Why the double standards on ultra-processed foods? Because some have better PR than others | Giles Yeo

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In the fevered world of diet and nutrition, the past year has been dominated by heated arguments about the evils (or not) of ultra-processed foods. These have not just been confined to the media but have, unusually, engendered equally fractious debate in academic circles. So what is the “truth” about UPFs? Are they as bad for health as many claim? And how are consumers, armed with this information, meant to navigate the supermarket aisles?

The processing of food, including cooking, fermentation, pickling, curing and smoking, is as ancient as humankind. These processes reduced the chances of food poisoning, increased nutritional availability and ensured that we had a predictable source of calories through seasonal changes in the availability of fresh food. They were critical to our ability as a species to survive and eventually thrive.

But UPFs are a different beast – they are the products of industrial processing methods that we cannot replicate in a domestic situation. They include pretty much all carbonated drinks, ice-cream, biscuits, margarines, pastries, cakes, breakfast cereals, stock cubes, infant formulas and mass-produced packaged breads.

They are also cheap to produce, and because of their long shelf-lives are easy to store and transport. They are inexpensive and more likely to be bought and consumed by those less privileged in society. On average, here in the UK, we get about 50% of our calories from UPFs and the ubiquity with which these foods are available merits sober debate.

But at the same time, it is intriguing, to me at least, that some UPFs have not only avoided being tarred by the same brush, but also seem to be associated with an enlightened way of healthy eating.

The menagerie of plant-based dairy replacements and faux-meat burgers, as well as many other “premium” ultra-processed foods that find their way into higher-end supermarkets and restaurants, are a case in point. In my view, these foods have escaped the kind of scrutiny saved for mainstream UPFs. But from a processing standpoint, there is really no difference between oat milk creme fraiche and your standard dairy ice-cream, or a frozen beef burger patty and a burger made from soy protein.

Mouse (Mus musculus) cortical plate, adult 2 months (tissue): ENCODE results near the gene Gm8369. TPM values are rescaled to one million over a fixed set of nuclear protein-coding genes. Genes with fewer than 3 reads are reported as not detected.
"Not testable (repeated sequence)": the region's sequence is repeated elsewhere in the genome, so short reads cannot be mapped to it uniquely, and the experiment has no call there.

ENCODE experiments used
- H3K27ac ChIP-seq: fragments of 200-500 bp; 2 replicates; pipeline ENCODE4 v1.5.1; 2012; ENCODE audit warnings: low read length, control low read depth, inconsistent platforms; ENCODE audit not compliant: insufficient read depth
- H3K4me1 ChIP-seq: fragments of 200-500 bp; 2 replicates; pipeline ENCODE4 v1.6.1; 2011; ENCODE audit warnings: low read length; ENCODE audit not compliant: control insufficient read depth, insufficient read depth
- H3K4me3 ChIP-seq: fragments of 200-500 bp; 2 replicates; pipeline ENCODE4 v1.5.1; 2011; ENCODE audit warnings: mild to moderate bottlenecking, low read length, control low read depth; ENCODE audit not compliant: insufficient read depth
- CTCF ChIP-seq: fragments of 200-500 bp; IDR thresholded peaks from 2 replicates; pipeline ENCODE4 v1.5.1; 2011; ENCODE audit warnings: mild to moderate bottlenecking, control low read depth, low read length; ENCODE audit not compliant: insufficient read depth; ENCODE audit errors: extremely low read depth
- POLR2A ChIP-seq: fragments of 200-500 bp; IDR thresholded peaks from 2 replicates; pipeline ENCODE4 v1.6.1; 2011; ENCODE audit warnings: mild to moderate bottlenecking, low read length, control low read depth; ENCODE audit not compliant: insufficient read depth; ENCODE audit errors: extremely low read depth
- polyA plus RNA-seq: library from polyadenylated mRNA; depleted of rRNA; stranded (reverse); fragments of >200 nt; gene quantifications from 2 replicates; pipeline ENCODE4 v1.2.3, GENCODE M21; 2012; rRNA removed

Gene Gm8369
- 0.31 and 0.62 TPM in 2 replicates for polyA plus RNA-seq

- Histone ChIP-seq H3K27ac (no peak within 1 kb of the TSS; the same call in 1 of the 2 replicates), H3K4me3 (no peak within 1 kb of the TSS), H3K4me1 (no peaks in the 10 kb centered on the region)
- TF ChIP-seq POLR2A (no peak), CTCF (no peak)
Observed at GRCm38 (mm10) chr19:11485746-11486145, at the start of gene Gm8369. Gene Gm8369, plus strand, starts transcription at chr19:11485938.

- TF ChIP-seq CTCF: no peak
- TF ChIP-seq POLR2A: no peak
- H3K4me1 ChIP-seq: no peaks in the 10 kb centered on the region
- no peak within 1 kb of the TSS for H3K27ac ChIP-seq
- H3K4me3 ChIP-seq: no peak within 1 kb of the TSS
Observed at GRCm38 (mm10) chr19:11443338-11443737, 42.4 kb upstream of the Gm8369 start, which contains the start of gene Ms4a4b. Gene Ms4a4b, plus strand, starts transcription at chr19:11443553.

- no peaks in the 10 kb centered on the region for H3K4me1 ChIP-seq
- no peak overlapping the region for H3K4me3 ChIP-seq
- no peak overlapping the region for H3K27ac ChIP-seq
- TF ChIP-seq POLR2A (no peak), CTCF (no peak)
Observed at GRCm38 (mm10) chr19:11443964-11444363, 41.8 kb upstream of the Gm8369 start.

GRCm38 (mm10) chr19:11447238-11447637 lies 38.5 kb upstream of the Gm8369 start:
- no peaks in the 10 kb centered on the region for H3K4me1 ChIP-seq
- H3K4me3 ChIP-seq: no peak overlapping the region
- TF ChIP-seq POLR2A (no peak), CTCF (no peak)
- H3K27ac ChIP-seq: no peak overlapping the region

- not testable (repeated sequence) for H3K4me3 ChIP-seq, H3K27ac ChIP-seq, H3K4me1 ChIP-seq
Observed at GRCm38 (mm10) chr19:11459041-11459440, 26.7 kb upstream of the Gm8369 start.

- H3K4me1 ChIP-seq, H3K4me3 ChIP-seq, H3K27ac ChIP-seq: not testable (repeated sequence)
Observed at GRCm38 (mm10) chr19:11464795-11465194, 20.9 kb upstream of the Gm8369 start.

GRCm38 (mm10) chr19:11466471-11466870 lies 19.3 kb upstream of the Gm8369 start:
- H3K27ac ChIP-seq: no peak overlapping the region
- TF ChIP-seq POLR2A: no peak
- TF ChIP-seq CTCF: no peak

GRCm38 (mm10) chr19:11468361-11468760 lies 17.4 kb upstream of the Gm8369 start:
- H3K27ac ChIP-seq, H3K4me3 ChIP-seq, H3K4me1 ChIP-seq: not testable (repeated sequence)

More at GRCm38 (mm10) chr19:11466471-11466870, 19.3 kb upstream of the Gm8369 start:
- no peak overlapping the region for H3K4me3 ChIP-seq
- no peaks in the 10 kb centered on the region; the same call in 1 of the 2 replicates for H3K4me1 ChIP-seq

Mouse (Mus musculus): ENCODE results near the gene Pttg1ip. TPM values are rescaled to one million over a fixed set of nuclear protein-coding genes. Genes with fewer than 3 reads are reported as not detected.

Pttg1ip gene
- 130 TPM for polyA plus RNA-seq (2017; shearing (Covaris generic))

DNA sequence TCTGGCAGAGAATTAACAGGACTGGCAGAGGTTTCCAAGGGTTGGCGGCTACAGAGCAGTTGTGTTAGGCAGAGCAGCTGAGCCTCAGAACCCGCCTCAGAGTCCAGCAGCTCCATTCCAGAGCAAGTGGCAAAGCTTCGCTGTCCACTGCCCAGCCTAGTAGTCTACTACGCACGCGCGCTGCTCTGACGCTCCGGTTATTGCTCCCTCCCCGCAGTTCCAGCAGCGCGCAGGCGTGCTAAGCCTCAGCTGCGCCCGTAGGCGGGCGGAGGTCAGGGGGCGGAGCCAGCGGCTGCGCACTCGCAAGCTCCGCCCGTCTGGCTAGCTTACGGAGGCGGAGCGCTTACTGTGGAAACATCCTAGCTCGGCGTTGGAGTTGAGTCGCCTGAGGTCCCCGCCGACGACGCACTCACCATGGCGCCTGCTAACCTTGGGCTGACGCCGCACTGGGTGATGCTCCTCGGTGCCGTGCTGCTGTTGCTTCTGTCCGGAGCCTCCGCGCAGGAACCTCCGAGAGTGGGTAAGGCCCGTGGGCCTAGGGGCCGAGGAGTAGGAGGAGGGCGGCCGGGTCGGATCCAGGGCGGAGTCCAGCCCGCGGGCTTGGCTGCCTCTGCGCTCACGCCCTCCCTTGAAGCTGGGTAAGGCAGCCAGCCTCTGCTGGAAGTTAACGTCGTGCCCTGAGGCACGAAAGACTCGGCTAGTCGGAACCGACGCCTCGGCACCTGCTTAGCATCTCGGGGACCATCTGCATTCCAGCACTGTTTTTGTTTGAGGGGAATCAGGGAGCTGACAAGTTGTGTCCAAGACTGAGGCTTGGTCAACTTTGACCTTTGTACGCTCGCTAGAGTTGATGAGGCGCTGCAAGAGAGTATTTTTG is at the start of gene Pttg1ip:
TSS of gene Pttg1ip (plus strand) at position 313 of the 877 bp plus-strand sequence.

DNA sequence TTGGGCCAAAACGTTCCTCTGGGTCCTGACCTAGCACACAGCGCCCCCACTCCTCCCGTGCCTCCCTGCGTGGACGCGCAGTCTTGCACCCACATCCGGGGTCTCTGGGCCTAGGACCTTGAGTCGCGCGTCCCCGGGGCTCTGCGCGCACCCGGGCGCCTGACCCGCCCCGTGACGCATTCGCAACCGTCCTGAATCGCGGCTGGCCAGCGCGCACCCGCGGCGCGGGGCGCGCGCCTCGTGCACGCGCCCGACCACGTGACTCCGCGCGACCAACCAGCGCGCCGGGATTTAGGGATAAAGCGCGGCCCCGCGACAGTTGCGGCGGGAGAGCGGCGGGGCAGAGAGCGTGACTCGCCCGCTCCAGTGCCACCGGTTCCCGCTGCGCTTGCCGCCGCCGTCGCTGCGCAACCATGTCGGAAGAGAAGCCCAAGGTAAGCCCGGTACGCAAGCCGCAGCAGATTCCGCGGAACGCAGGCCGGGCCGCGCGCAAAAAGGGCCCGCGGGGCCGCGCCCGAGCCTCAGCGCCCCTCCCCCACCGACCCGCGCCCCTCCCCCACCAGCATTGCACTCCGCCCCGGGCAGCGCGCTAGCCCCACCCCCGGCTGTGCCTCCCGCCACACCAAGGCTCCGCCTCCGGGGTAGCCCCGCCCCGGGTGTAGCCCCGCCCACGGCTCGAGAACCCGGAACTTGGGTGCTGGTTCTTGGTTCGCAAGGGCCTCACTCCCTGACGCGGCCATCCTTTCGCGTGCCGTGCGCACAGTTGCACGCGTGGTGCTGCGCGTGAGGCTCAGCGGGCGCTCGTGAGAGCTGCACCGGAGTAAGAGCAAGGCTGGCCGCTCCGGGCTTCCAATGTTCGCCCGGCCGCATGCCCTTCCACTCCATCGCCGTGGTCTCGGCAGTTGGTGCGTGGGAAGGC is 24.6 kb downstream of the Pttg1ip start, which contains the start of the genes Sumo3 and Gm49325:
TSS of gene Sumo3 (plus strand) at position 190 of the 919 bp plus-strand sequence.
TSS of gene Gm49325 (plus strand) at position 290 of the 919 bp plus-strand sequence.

‘The menagerie of plant-based dairy replacements and faux-meat burgers … seem to be associated with an enlightened way of healthy eating.’ Burger King’s plant-based Rebel Whopper. Photograph: Bloomberg/Getty Images

From a nutritional perspective, oat milk has a lot of oil and emulsifiers and other additives, and a faux-meat burger is still high in sugar, salt and fat; looking through a different lens, one might even consider them junk foods. And yet, the debate around UPFs rarely interrogates why we label some of these foods as more harmful than others.

There is more than ample evidence that consumption of too much ultra-processed food is linked to poorer health outcomes. Most recently a meta analysis of 45 different studies encompassing nearly 10 million people and published in the British Medical Journal reported links with 32 health concerns, spanning early death, cancer, mental health, respiratory, cardiovascular, gastrointestinal and metabolic health outcomes.

This makes sense when you look at how UPFs are made. Most UPFs are inherently lower in protein and fibre and higher in sugar, salt and fat. But the way we currently talk about UPFs strikes me as unhelpful. The term covers such a broad spectrum of different foods, from those that have been almost completely reconstructed from their base constituents, to otherwise minimally processed foods with a few industrial additives, such as a natural yoghurt, with a small amount of UPF jam.

I can absolutely understand how eating too much of the former can lead to poorer health outcomes. The latter, however, includes mass-produced supermarket bread, where a large proportion of consumed UPF calories come from. Sure, you can go to a bougie bakery and purchase an artisanal sourdough without any additives that will cost much more and taste better than a supermarket loaf. But ultimately, bread is made from flour, salt, water and yeast. Taste aside, supermarket bread is no worse for you than fancy bread.

I am an unashamed champion of improving our diets in order to try to stem the current tsunami of diet-related illnesses, and there are certainly many foods that we undoubtedly have to eat a lot less of. To do so, we need to, first and foremost, focus on the nutritional content of our food; we should be looking to consume enough protein and fibre, and a little less sugar, salt and saturated fats. And the reality is that the only way to do this equitably is to make the healthy choice the cheaper, more convenient and easier option.

I fear that the UPF concept is too imprecise to be an arbiter of how healthy or unhealthy a particular food might be, and even worse, that it is currently being used as another cudgel to food-shame others; while at the same time, the privileged in society celebrate and congratulate themselves for eating similarly processed foods that simply have better PR.